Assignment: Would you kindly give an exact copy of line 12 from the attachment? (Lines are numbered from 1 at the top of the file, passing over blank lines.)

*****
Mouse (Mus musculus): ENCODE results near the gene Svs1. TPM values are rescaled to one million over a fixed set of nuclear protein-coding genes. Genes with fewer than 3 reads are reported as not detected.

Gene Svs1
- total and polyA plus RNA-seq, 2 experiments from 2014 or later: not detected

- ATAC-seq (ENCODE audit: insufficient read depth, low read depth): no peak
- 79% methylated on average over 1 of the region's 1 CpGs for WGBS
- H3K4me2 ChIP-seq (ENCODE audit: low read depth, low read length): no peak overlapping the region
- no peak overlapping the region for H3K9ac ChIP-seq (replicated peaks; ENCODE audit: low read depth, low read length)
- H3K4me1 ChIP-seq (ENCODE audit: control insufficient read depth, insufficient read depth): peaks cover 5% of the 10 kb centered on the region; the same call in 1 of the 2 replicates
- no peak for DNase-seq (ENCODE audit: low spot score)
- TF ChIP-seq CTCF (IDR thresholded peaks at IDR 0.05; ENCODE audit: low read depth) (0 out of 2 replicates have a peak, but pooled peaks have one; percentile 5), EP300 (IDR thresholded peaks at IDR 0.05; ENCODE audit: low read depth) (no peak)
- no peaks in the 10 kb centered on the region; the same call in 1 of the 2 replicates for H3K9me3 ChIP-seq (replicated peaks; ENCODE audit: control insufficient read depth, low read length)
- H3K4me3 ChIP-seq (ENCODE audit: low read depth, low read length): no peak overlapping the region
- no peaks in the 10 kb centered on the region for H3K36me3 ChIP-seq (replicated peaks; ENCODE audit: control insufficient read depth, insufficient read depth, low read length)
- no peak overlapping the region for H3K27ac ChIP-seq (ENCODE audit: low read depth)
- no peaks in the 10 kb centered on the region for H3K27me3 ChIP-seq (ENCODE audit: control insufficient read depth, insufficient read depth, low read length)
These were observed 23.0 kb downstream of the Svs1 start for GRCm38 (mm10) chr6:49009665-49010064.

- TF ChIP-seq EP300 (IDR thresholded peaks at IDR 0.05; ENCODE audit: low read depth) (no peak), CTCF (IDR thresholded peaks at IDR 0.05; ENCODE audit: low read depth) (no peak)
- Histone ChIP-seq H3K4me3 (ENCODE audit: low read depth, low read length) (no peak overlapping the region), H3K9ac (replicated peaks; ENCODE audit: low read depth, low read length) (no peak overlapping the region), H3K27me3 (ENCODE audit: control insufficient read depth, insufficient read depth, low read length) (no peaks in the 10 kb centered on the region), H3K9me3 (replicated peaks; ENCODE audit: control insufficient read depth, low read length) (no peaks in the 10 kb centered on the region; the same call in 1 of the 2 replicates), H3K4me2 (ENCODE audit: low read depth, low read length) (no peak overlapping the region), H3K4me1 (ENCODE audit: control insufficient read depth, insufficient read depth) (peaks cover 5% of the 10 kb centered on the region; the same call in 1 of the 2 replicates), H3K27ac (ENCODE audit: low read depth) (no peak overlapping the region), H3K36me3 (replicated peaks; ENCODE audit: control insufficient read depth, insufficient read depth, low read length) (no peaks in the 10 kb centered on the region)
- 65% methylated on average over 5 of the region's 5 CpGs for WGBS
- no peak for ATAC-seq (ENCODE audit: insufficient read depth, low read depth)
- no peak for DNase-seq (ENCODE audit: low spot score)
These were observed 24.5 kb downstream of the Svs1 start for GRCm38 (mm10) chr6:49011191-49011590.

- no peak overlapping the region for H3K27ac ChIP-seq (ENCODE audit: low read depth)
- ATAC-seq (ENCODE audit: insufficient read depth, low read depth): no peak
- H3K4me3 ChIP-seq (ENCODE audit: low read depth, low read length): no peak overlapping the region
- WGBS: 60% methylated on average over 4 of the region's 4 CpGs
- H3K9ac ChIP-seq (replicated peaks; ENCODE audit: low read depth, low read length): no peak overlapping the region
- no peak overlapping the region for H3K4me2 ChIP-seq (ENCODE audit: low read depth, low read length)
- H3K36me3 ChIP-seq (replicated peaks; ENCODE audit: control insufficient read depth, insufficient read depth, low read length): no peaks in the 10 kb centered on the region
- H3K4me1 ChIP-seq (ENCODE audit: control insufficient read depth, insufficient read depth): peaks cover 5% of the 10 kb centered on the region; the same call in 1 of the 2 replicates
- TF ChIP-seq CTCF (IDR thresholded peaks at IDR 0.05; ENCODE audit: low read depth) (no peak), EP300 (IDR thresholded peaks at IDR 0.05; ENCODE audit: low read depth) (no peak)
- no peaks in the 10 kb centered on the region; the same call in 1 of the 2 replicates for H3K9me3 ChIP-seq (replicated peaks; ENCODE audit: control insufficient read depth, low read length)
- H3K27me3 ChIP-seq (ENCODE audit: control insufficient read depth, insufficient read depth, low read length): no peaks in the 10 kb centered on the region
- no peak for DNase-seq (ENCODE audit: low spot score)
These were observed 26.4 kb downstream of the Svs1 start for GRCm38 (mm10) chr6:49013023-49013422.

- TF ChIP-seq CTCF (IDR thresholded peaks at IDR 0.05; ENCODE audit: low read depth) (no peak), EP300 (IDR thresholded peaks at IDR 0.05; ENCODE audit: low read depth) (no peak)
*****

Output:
- H3K4me3 ChIP-seq (ENCODE audit: low read depth, low read length): no peak overlapping the region